There is a particular sort of conversation that can only happen in MacLeod Ganj. Here it is not considered strange when the person in front of you says things like “I used to be a practitioner of Austin Osman Spare’s tradition of magic for ten years and then I went into old solar traditions and sort of got stuck there.” You simply nod, offer a comment that could express either sympathy or admiration and turn to another group where two people describe their experiences with Ayahuasca, a South American vine distilled into a potent shamanic brew that takes the drinker on a journey through heaven and hell. Sometimes I was reminded of texts I had read about shamans who could lead conversations that moved effortlessly from a discussion of this world into a discussion of the other world, the realm of the imagination, and none of the participants would find this in the least odd or disconcerting.
In that way the place was full of neo-shamans, modern yogis and practitioners of odd and fascinating ritualistic world-views and magic. The veil between the worlds seems peculiarly thin here – meaning that one could never be entirely sure where madness lay and where reason hid. The mention of ketamine became a sort of yardstick for me. After a while the fact that at least half the people you would meet in MacLeod Ganj had tried every conceivable sort of drug and that again half of them were probably trying them right now became a little easier to accept.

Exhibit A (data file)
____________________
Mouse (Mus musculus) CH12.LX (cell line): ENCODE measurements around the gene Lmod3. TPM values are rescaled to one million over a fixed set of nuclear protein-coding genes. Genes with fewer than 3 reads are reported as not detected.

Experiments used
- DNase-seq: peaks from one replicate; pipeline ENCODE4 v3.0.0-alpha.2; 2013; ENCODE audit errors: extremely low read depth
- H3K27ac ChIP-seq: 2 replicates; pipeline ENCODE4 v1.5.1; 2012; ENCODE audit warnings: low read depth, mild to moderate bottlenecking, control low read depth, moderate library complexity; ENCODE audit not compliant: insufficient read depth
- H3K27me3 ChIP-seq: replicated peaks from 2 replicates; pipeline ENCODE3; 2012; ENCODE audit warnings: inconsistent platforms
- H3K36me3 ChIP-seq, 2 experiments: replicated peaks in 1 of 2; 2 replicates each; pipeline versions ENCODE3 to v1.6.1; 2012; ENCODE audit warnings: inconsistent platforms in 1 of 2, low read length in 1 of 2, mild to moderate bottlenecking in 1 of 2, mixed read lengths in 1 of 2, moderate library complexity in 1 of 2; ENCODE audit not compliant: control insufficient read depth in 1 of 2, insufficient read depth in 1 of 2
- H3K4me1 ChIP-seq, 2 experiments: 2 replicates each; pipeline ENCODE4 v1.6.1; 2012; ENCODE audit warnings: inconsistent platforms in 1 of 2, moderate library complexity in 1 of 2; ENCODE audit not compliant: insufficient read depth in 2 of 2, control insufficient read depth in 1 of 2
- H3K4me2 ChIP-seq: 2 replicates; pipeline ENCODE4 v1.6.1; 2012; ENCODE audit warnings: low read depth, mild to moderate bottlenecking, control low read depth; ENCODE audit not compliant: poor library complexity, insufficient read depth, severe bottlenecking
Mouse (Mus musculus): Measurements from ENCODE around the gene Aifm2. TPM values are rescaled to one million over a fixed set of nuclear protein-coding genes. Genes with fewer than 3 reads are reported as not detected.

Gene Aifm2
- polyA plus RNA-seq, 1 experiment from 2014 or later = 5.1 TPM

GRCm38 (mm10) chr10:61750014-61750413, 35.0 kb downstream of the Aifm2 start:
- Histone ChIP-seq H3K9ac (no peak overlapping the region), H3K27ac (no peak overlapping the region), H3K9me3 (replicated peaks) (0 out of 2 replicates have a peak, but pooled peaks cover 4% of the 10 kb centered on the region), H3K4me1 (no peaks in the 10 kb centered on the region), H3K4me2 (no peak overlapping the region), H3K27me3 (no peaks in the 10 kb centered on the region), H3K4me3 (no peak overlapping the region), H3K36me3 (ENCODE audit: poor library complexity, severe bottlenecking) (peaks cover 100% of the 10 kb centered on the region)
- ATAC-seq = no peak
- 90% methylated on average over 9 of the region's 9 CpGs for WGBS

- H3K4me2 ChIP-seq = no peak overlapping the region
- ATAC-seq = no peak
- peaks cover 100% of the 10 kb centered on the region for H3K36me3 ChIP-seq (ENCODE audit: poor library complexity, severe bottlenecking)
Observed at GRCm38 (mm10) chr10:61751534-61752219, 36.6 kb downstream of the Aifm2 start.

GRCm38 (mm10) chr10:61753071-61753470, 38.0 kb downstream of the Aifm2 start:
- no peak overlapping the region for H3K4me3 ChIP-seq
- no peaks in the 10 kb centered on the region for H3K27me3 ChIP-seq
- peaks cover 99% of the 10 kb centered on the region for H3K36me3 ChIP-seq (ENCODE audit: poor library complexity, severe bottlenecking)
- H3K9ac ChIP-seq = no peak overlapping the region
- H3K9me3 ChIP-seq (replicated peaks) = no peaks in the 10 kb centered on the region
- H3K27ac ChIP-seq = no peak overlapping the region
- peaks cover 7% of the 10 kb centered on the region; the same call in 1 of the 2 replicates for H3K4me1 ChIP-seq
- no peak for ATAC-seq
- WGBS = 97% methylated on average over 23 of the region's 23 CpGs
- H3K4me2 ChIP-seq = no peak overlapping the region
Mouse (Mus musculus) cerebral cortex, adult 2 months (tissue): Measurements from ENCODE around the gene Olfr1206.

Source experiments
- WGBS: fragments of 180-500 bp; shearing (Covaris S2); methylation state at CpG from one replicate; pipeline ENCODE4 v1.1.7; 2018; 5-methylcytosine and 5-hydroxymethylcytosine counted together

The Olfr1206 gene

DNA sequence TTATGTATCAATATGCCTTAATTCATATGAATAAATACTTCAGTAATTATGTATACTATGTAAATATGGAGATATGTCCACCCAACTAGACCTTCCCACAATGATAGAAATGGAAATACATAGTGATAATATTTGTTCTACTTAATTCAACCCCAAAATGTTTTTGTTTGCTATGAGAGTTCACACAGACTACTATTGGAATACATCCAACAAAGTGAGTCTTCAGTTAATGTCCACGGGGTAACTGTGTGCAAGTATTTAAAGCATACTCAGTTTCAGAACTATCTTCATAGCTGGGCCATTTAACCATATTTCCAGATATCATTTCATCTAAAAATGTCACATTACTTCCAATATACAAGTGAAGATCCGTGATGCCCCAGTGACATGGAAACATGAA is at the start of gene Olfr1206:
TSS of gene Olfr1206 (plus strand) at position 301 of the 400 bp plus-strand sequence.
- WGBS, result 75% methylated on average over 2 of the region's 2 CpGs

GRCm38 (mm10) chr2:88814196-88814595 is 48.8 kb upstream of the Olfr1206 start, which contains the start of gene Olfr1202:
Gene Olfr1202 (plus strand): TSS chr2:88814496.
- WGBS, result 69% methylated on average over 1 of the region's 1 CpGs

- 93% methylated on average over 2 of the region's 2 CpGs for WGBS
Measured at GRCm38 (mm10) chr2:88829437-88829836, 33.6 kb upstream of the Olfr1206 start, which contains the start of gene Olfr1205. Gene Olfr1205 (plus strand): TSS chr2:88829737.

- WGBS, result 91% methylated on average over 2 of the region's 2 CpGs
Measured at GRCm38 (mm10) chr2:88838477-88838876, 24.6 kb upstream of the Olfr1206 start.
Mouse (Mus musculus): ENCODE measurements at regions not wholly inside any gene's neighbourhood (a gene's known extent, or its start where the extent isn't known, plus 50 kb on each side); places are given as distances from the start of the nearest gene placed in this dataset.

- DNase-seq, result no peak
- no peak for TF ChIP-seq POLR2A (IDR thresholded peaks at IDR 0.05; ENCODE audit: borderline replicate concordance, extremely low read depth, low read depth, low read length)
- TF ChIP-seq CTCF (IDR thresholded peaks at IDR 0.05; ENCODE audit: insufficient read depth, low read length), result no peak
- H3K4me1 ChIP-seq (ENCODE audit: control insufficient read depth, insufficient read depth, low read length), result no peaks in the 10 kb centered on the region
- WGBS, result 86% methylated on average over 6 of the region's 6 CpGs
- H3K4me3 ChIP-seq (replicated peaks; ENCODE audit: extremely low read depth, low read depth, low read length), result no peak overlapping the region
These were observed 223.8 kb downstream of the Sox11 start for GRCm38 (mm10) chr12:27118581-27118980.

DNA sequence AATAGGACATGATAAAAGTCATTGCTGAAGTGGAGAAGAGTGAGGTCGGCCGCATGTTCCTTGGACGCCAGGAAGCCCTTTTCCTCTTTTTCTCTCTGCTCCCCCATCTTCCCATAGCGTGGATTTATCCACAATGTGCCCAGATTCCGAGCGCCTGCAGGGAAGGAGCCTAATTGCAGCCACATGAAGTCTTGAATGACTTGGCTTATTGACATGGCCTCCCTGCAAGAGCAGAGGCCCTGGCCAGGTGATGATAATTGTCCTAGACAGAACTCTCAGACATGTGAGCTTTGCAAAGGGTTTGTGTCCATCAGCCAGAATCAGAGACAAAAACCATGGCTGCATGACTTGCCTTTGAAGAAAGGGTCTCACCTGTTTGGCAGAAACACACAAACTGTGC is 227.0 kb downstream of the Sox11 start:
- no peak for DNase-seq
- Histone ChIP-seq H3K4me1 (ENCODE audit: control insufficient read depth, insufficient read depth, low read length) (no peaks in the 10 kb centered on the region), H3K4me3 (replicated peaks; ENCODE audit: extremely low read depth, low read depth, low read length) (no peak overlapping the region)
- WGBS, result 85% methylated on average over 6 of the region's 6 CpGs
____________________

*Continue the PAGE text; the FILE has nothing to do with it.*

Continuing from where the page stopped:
Ketamine is a synthetic drug developed and applied during the Sixties and Seventies when America was dealing with the psychological aftereffects of the Vietnam War and turned to synthetic drugs both to alleviate the suffering of the returning soldiers and to fortify the minds of the soldiers in the field. Coincidentally this ushered in the short-lived experimental drug culture that, along with the social effects of a prolonged and hopeless war, gave birth to extremely liberal and alternative movements in the US. Ketamine is a strong anesthetic drug, dulling the sense to the point of disassociation or dissolution of the ego – one can no longer identify oneself. It is used as medical treatment and as illicit drug. Dissolution of the ego can lead to strong spiritual experiences – an all-inclusive identification with the world – but also to severe mental disassociation and loss of memory. There are a number of reports of people who have fallen into severe schizophrenia due to long term use or high dosages of the drug. Speaking in shamanic terms, plant drugs can potentially be used to lead oneself back to a connection with the world that is hard to describe in sober words, while synthetic drugs will take you for a ride across synthetic worlds and have little to no lasting psychological healing potential and increased risk of addiction.